a charge added on to the price of a mutual fund when you buy it.
securities and exchange board of india established under securities and exchange board of india act, 1992.
schemes of mutual funds that invest predominantly in a particular industry or sector of the economy such as information technology, pharmaceuticals, fast moving consumer goods etc. these funds tend to be more volatile than funds holding a diversified portfolio of securities across many industries, but may offer greater potential returns. these funds should be considered only if one has a relatively higher risk appetite.
the holdings of a mutual fund, such as stocks or bonds. stocks are securities representing ownership shares. bonds are securities representing a contractual debt obligation of the issuer to repay the holder, with interest.
the owner of shares of stock or shares of a mutual fund.
units of ownership in a corporation or a mutual fund. in a mutual fund, the value of each unit is calculated by dividing net assets by the number of shares.
statistical measure of a portfolio's historic "risk-adjusted" performance. calculated by dividing a fund's excess return by the standard deviation of those returns. this is a measure of return of a portfolio given the risk taken by it. the higher the ratio, the better the portfolio.
s & p 500 stocks (standard & poor, composite index of 500 stocks)
market value-weighted index that measures stock market price movements, based on the aggregate performance of 500 widely held common stocks.
this is a measure of deviation or historic volatility of a portfolio. it measures the dispersion of a fund's periodic returns from its mean value. the wider the dispersion, the higher the standard deviation and thus higher the risk. lower standard deviation is therefore preferred.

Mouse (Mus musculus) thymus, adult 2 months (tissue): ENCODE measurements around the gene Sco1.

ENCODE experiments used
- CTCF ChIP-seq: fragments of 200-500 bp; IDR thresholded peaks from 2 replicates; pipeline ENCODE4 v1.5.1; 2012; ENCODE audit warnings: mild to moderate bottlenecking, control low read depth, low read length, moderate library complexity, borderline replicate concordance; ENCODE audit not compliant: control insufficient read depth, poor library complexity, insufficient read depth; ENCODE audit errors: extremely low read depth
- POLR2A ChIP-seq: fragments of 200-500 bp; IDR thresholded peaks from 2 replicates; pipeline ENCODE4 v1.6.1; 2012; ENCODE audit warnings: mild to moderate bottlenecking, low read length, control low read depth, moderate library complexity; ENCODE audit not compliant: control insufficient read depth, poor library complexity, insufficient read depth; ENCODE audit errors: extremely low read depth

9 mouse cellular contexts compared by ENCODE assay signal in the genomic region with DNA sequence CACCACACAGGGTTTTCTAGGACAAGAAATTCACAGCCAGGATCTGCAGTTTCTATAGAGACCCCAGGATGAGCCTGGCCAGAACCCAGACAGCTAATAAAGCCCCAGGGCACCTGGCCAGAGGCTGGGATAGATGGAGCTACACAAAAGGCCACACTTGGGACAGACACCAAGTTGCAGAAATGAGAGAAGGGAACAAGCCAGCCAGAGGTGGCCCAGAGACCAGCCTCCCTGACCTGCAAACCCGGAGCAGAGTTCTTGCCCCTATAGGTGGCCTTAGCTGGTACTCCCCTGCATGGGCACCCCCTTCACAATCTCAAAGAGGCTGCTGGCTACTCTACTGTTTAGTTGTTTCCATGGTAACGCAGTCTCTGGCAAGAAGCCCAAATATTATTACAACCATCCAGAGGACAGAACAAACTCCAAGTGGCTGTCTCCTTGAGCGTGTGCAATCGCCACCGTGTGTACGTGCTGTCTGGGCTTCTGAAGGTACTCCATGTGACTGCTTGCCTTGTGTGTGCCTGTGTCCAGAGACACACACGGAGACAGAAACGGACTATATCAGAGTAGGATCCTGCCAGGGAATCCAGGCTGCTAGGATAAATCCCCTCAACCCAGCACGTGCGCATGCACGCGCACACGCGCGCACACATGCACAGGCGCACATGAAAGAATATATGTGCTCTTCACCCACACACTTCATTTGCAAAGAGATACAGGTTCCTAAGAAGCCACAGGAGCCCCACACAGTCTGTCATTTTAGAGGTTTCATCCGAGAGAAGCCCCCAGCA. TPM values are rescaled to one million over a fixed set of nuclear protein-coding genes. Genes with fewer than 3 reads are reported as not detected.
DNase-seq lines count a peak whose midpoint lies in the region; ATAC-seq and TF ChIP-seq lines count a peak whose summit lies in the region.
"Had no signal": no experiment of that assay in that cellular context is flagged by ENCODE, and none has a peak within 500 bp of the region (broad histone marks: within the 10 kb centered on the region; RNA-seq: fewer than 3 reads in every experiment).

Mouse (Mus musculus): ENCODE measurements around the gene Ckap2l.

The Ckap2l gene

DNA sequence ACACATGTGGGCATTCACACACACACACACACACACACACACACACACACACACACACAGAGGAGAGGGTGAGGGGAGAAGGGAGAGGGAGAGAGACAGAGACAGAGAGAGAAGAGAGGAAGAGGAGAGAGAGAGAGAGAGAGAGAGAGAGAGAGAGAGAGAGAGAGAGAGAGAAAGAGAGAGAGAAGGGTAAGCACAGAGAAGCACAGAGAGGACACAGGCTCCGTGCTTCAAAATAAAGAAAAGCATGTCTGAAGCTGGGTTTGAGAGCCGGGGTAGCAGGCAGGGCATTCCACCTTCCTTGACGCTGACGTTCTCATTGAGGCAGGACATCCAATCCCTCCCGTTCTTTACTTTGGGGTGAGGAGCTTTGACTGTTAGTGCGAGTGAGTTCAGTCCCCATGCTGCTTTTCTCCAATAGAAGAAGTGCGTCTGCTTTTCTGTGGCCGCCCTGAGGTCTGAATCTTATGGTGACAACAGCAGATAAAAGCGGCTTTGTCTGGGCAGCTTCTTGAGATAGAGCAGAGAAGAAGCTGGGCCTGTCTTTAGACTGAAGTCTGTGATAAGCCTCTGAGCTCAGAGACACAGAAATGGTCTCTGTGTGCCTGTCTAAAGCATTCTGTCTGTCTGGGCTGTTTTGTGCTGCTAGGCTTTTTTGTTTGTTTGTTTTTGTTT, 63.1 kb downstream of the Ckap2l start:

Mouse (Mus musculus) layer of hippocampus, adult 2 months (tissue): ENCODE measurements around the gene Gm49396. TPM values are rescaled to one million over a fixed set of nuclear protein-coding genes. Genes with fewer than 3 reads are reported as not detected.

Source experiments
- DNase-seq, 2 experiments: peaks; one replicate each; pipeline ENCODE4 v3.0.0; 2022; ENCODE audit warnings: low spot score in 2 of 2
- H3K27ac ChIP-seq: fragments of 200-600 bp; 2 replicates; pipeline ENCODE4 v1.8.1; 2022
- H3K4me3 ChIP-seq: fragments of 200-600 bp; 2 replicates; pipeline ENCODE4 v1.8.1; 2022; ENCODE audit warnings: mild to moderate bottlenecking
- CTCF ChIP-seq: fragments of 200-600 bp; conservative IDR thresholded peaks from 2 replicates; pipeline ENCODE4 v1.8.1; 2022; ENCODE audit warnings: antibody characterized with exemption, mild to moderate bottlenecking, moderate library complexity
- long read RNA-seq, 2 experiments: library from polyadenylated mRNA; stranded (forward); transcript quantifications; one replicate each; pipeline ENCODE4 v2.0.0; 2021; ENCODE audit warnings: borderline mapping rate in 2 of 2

stocks represent a part equity ownership of a corporation. when someone holds stocks of a certain company, it means that he/she owns shares of that company and therefore becomes a part owner of that company in proportion to his/her holding. these securities generally have the most potential for capital appreciation, but their rights are subordinated in the event of a company liquidation or bankruptcy.
it is the transfer of one's investment from one scheme to another.
systematic investment plan (sip)
a systematic investment plan allows an investor to buy units of a mutual fund scheme on a regular basis by means of periodic investments into that scheme in a manner similar to instalments paid on purchase of normal goods. the investor is allotted units on a predetermined date specified in the offer document of the scheme. here the plan allows the investor to take advantage of the rupee cost averaging methodology.
Systematic encashment/Withdrawal plan (SEP/SWP)
a systematic encashment / withdrawal plan permits the investor to receive a pre-determined amount / units from his investment in a mutual fund scheme on a periodic basis. retirees in need of a regular income often opt for this.
systematic transfer pan (STP)
an stp allows the investor to transfer a pre-determined amount from his investment in a mutual fund scheme to another mutual fund scheme (of the same company) on a periodic basis. this plan is generally used to transfer sums from a money market / liquid / cash scheme to another scheme.
securities transaction tax (STT)
tax levied on your equity mutual fund investment, equity shares and derivatives.